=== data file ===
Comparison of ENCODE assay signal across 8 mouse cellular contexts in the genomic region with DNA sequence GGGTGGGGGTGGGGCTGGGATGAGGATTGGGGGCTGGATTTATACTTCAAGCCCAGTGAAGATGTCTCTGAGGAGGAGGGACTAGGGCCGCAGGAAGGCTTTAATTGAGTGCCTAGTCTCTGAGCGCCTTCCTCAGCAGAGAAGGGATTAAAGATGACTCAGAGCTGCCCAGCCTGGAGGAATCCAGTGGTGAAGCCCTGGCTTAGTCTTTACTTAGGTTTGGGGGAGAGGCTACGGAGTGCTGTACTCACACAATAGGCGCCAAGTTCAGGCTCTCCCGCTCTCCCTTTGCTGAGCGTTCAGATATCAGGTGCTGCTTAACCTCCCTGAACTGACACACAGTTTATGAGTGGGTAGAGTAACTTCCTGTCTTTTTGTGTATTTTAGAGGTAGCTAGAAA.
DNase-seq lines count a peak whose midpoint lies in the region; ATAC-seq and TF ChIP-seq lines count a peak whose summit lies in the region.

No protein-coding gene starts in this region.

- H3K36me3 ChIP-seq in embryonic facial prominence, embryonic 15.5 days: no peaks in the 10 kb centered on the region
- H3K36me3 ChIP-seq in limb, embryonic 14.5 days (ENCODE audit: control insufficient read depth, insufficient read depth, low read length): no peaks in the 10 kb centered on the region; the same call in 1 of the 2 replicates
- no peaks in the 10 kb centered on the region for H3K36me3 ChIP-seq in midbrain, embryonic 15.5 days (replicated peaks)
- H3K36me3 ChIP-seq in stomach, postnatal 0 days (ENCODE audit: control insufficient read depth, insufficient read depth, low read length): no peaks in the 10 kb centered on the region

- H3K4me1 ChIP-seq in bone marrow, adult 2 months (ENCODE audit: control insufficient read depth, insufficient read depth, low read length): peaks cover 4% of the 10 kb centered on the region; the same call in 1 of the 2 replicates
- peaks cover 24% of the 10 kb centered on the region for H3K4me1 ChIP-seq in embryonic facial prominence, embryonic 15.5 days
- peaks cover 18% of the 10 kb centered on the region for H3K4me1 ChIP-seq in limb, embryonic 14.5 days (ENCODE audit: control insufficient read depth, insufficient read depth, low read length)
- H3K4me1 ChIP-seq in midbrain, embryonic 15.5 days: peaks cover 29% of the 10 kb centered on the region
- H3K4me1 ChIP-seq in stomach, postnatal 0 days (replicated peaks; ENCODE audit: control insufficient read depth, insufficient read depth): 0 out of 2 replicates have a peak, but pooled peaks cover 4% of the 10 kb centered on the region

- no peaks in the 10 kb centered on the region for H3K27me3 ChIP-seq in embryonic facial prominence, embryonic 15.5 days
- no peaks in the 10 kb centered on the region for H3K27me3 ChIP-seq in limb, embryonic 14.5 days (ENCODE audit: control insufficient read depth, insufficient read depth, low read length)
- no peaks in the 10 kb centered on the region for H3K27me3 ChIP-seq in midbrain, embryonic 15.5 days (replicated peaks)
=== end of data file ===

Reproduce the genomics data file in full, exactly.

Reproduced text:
Comparison of ENCODE assay signal across 8 mouse cellular contexts in the genomic region with DNA sequence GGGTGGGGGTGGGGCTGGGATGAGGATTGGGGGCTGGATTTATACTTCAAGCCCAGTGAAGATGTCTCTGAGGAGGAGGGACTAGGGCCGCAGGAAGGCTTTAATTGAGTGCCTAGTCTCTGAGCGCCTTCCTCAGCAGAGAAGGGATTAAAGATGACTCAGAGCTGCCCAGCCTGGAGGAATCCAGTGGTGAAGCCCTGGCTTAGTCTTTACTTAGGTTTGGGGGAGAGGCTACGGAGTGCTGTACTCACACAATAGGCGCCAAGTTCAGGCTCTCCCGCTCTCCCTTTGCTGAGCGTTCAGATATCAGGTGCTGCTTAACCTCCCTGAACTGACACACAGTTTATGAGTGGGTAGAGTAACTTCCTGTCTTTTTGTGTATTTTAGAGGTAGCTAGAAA.
DNase-seq lines count a peak whose midpoint lies in the region; ATAC-seq and TF ChIP-seq lines count a peak whose summit lies in the region.

No protein-coding gene starts in this region.

- H3K36me3 ChIP-seq in embryonic facial prominence, embryonic 15.5 days: no peaks in the 10 kb centered on the region
- H3K36me3 ChIP-seq in limb, embryonic 14.5 days (ENCODE audit: control insufficient read depth, insufficient read depth, low read length): no peaks in the 10 kb centered on the region; the same call in 1 of the 2 replicates
- no peaks in the 10 kb centered on the region for H3K36me3 ChIP-seq in midbrain, embryonic 15.5 days (replicated peaks)
- H3K36me3 ChIP-seq in stomach, postnatal 0 days (ENCODE audit: control insufficient read depth, insufficient read depth, low read length): no peaks in the 10 kb centered on the region

- H3K4me1 ChIP-seq in bone marrow, adult 2 months (ENCODE audit: control insufficient read depth, insufficient read depth, low read length): peaks cover 4% of the 10 kb centered on the region; the same call in 1 of the 2 replicates
- peaks cover 24% of the 10 kb centered on the region for H3K4me1 ChIP-seq in embryonic facial prominence, embryonic 15.5 days
- peaks cover 18% of the 10 kb centered on the region for H3K4me1 ChIP-seq in limb, embryonic 14.5 days (ENCODE audit: control insufficient read depth, insufficient read depth, low read length)
- H3K4me1 ChIP-seq in midbrain, embryonic 15.5 days: peaks cover 29% of the 10 kb centered on the region
- H3K4me1 ChIP-seq in stomach, postnatal 0 days (replicated peaks; ENCODE audit: control insufficient read depth, insufficient read depth): 0 out of 2 replicates have a peak, but pooled peaks cover 4% of the 10 kb centered on the region

- no peaks in the 10 kb centered on the region for H3K27me3 ChIP-seq in embryonic facial prominence, embryonic 15.5 days
- no peaks in the 10 kb centered on the region for H3K27me3 ChIP-seq in limb, embryonic 14.5 days (ENCODE audit: control insufficient read depth, insufficient read depth, low read length)
- no peaks in the 10 kb centered on the region for H3K27me3 ChIP-seq in midbrain, embryonic 15.5 days (replicated peaks)